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Popular Mechanics 1962 PM38 Build [SPLASHED 2017]

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  • Popular Mechanics 1962 PM38 Build [SPLASHED 2017]

    Hi All,

    This past summer the wife and I decided that a little boat would be fun to tool around the lake we have nearby. While shopping around for a small used boat I came across some information about the PM38 published in Popular Mechanics back in August of 1962. Both of us liked the design so I got this crazy idea of trying to build one. I have never done anything like this before, although I did take wood shop back in school many years ago. From the start I decided to take it slow and possibly have it ready by summer 2016.

    For anyone not familiar with the PM38, you can look here to see information about it.

    So far I have the transom, frames #2 and #4 as well as the stem ready. I have also prepared the keelson and the A-frames so the next step is to start assembling those parts. Once that is complete the chines are next. So I haven't made it too far yet. I am building it in my garage and because the temperatures are dipping down around freezing I have to take a break until it starts getting warm again. The glue needs at least 55F.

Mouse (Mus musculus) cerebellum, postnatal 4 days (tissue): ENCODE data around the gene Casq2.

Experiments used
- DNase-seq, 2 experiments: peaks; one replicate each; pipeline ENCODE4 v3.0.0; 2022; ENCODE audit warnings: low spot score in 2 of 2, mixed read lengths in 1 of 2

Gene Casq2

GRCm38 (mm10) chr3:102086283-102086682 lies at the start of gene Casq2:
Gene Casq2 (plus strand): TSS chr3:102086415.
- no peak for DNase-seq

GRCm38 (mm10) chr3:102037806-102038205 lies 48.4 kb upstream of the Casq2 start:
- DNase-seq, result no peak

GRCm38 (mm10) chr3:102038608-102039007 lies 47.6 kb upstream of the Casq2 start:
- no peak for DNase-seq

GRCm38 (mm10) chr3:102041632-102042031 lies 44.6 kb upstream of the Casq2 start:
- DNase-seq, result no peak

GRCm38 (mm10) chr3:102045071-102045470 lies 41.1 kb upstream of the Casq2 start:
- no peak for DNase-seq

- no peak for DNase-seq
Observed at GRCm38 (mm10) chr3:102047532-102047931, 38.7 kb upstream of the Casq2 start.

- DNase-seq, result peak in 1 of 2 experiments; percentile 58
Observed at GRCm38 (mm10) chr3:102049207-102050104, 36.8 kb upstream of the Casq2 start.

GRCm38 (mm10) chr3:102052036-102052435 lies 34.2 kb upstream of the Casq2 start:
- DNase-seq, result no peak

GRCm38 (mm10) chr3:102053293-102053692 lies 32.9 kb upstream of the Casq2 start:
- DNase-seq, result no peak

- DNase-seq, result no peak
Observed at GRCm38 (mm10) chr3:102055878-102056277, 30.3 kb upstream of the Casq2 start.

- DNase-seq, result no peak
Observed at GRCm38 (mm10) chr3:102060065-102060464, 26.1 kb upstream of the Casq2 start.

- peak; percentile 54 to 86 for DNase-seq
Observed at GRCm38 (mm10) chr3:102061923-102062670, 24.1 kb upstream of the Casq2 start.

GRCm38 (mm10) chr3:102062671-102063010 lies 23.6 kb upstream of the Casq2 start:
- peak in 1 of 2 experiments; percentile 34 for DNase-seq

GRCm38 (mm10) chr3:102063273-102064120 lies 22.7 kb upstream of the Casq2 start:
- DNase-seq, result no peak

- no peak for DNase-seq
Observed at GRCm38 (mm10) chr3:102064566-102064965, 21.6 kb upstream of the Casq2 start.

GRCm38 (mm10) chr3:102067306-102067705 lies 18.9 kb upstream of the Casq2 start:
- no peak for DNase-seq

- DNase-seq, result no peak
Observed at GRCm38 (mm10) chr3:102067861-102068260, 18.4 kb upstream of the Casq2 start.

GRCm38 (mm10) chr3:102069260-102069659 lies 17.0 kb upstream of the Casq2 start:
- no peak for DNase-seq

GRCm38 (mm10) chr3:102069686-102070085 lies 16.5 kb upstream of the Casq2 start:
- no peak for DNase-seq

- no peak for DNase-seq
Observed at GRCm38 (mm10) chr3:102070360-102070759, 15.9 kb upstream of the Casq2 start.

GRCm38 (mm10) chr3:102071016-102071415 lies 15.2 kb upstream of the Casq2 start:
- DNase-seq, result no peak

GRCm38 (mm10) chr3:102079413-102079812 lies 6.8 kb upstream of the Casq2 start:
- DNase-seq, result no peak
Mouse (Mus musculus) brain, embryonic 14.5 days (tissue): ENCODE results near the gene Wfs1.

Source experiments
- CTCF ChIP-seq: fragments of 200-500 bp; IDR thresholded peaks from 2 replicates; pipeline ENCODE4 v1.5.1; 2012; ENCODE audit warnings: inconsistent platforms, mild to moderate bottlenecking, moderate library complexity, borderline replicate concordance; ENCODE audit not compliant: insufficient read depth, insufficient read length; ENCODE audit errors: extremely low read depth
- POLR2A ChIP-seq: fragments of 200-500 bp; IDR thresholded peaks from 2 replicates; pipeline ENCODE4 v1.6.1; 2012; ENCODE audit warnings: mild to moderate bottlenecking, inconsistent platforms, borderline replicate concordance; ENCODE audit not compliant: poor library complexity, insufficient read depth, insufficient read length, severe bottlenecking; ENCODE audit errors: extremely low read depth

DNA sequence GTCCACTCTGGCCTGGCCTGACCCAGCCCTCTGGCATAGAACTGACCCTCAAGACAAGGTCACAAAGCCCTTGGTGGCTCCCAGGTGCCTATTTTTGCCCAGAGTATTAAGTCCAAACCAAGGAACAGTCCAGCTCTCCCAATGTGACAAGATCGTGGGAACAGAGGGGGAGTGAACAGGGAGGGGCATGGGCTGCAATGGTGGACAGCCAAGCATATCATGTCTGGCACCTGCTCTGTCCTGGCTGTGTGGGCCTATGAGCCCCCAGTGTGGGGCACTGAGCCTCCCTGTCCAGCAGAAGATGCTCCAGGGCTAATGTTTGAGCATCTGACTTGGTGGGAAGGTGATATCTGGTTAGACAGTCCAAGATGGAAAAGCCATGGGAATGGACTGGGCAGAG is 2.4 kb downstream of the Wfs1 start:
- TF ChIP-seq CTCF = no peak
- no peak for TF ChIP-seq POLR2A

In the meantime I am shopping around for the items I will need to be able to take her out once she's finished. So far I have the following:

    - A Kainer steering wheel from the 1950's with the drum for pulley/tiller type steering.
    - A set of pulleys for the steering system.
    - A 1980 25HP Mercury outboard with electric start and the MerControl remote control.

    I still need a pair of control cables for throttle and shift and a few other minor items that I will pick up as I find them.

    My plan is, once the hull is ready, to cover it with a few coats of epoxy resin and then a couple of coats of a nice marine paint to protect the resin from the sun.
    I also decided to thicken the transom a bit by adding an extra sheet of plywood. Other than that I am trying to stay as true to the original plans as I can. The wood I am sourcing from a local lumber yard who carries marine grade plywood. They don't carry Fir lumber so I have opted for Ash which is nice and strong.

    Well, that's it for now. As I progress I will add updates here but for now I don't expect to continue with the build until March or April time frame.

    Transom:
    Click image for larger version  Name:	Transom_1.jpg Views:	2 Size:	180.5 KB ID:	10096948

    Frame #2:
    Click image for larger version  Name:	Frame-2.jpg Views:	2 Size:	238.9 KB ID:	10096950

    Frame #4:
    Click image for larger version  Name:	Frame-4.jpg Views:	2 Size:	232.2 KB ID:	10096952

    Testing how the pieces fit together: